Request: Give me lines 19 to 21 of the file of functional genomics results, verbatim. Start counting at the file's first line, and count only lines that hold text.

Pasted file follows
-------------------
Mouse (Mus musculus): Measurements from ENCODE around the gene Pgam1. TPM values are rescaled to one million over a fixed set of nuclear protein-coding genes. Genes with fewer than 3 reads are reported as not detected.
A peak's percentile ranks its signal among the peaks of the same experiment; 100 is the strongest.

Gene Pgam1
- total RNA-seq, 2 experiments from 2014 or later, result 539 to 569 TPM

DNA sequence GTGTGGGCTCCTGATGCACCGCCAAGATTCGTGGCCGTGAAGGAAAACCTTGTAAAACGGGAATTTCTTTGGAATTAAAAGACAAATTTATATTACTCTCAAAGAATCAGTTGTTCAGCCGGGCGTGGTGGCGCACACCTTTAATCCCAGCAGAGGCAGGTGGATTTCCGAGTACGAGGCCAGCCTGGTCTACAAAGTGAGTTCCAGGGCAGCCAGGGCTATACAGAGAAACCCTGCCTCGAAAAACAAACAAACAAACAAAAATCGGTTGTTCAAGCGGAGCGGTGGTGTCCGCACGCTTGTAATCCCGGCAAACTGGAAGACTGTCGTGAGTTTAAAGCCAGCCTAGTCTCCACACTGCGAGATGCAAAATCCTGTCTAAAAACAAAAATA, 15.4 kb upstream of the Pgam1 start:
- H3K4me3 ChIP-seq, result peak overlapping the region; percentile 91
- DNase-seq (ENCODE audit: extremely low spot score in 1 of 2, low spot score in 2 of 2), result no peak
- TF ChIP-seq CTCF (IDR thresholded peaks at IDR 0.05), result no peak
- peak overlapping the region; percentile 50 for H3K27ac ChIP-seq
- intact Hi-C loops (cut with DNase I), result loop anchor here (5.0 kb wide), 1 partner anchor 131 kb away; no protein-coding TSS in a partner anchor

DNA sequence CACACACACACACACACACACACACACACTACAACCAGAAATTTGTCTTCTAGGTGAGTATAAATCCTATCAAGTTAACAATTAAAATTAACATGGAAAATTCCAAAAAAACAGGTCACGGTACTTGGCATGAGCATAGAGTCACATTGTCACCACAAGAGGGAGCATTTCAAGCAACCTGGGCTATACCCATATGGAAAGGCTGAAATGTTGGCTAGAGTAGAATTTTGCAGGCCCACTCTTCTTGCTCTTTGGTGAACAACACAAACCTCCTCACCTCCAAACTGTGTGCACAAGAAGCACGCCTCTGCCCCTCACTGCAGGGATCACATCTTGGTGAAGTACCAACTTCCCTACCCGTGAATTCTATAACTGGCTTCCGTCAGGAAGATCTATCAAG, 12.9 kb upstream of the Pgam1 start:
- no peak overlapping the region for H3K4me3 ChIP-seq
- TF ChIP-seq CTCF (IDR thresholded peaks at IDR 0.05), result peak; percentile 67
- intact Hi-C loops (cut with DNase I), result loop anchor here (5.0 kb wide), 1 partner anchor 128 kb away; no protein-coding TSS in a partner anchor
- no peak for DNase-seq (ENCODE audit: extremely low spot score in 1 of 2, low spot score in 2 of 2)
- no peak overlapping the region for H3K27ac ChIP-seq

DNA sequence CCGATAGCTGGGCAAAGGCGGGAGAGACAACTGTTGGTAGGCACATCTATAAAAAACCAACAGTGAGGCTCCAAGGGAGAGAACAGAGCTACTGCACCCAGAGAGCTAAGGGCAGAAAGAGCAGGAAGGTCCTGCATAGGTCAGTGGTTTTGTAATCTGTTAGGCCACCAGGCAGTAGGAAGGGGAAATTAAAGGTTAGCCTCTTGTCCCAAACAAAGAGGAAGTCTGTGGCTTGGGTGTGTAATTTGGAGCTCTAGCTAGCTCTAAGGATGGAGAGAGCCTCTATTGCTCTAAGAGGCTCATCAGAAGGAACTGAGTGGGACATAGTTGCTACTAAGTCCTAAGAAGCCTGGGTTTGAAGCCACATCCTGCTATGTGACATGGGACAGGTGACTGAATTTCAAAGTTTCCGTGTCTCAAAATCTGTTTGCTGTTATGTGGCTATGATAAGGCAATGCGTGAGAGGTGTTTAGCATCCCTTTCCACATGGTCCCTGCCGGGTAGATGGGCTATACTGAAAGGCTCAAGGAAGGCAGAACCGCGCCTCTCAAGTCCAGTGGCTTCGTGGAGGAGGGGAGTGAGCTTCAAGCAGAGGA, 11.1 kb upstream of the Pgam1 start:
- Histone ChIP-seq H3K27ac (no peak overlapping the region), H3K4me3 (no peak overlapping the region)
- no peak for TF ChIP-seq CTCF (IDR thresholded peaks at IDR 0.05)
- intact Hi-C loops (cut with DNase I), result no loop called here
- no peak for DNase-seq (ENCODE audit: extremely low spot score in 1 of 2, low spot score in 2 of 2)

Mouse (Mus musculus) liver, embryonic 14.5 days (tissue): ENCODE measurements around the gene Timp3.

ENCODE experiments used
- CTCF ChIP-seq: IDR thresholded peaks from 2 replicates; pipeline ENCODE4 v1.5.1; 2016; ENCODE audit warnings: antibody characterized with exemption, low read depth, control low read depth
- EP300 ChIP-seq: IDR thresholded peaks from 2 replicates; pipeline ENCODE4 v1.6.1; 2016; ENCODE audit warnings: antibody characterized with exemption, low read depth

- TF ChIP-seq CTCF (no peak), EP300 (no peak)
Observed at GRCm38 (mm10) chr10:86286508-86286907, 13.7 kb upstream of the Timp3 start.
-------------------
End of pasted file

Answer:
- no peak for TF ChIP-seq CTCF (IDR thresholded peaks at IDR 0.05)
- intact Hi-C loops (cut with DNase I), result no loop called here
- no peak for DNase-seq (ENCODE audit: extremely low spot score in 1 of 2, low spot score in 2 of 2)